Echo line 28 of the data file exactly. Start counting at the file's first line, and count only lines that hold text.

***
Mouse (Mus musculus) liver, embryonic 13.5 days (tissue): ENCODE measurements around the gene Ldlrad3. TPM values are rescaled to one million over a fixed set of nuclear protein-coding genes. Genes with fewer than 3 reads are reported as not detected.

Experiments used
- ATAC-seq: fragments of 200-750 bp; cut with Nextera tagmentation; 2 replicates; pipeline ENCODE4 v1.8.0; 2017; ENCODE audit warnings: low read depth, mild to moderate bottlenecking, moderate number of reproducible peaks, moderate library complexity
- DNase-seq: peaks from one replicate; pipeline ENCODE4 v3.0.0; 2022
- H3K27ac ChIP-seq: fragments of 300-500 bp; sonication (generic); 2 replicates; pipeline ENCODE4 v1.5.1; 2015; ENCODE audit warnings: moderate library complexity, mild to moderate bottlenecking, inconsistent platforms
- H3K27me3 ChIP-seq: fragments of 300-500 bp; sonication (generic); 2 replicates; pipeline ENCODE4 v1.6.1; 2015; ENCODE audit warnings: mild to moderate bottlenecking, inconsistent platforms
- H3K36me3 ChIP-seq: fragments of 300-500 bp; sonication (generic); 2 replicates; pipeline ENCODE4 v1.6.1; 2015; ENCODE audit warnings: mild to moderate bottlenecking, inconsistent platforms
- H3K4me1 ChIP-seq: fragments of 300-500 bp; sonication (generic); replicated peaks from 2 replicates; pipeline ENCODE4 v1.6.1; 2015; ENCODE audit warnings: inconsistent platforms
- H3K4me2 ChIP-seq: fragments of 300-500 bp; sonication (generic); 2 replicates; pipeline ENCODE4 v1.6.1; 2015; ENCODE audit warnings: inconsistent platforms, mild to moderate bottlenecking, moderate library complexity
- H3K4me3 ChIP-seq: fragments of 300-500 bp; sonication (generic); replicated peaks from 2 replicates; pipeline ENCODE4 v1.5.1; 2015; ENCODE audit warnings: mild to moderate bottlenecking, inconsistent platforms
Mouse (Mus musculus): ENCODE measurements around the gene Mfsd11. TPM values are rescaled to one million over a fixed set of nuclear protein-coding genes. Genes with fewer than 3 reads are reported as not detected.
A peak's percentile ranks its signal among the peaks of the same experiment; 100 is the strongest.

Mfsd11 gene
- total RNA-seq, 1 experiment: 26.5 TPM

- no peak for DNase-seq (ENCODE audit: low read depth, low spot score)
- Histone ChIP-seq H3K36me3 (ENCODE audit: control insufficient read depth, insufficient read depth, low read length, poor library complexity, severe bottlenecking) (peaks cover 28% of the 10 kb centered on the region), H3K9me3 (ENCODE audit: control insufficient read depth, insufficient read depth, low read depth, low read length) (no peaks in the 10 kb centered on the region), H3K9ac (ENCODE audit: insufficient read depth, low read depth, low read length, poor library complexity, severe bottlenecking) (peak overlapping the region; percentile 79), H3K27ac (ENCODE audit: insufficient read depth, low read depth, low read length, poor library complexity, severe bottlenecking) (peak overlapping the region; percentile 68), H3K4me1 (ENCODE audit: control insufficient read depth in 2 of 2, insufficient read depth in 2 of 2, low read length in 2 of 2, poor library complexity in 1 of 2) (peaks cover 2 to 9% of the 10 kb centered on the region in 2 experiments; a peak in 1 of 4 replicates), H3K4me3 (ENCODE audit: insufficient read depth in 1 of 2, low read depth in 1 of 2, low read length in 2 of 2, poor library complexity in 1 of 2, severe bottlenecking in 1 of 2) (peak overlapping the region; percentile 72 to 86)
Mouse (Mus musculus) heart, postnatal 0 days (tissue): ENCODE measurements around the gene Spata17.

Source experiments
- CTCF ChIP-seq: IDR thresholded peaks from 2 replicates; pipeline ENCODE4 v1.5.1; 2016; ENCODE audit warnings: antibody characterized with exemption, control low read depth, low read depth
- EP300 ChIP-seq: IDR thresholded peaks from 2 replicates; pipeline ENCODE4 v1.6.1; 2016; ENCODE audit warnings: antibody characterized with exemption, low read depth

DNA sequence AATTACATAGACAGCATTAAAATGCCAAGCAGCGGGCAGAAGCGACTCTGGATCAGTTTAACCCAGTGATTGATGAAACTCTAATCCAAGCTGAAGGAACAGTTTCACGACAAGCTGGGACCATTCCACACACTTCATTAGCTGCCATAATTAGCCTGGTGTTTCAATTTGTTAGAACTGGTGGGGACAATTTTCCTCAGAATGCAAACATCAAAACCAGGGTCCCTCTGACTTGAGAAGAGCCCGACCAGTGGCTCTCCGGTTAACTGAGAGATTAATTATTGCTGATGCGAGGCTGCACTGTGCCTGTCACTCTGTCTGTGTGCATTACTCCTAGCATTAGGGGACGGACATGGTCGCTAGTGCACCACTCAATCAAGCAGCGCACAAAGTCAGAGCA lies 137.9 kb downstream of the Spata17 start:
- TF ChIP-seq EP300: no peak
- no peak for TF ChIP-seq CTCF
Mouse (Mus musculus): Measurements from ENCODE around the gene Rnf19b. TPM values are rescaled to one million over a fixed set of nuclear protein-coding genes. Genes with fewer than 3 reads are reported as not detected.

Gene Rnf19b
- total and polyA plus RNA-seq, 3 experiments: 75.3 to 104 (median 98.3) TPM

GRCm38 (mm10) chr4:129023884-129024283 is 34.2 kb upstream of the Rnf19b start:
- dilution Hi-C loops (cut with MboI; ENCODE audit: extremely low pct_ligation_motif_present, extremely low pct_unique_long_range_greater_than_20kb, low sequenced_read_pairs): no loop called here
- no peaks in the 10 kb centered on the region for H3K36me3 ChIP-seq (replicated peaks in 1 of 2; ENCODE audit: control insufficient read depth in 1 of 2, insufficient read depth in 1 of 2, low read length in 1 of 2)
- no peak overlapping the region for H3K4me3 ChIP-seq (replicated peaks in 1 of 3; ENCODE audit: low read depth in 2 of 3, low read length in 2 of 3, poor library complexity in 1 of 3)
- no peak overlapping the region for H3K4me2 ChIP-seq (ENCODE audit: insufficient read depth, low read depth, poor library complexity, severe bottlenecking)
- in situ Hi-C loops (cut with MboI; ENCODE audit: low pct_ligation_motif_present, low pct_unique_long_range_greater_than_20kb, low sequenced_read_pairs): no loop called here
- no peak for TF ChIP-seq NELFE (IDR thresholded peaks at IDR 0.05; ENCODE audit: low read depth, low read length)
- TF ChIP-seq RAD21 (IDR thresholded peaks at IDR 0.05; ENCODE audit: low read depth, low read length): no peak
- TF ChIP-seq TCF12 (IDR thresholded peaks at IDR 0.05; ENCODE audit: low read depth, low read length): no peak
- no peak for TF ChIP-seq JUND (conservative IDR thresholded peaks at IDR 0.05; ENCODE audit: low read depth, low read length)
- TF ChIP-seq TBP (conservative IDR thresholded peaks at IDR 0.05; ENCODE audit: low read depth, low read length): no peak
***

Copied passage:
- dilution Hi-C loops (cut with MboI; ENCODE audit: extremely low pct_ligation_motif_present, extremely low pct_unique_long_range_greater_than_20kb, low sequenced_read_pairs): no loop called here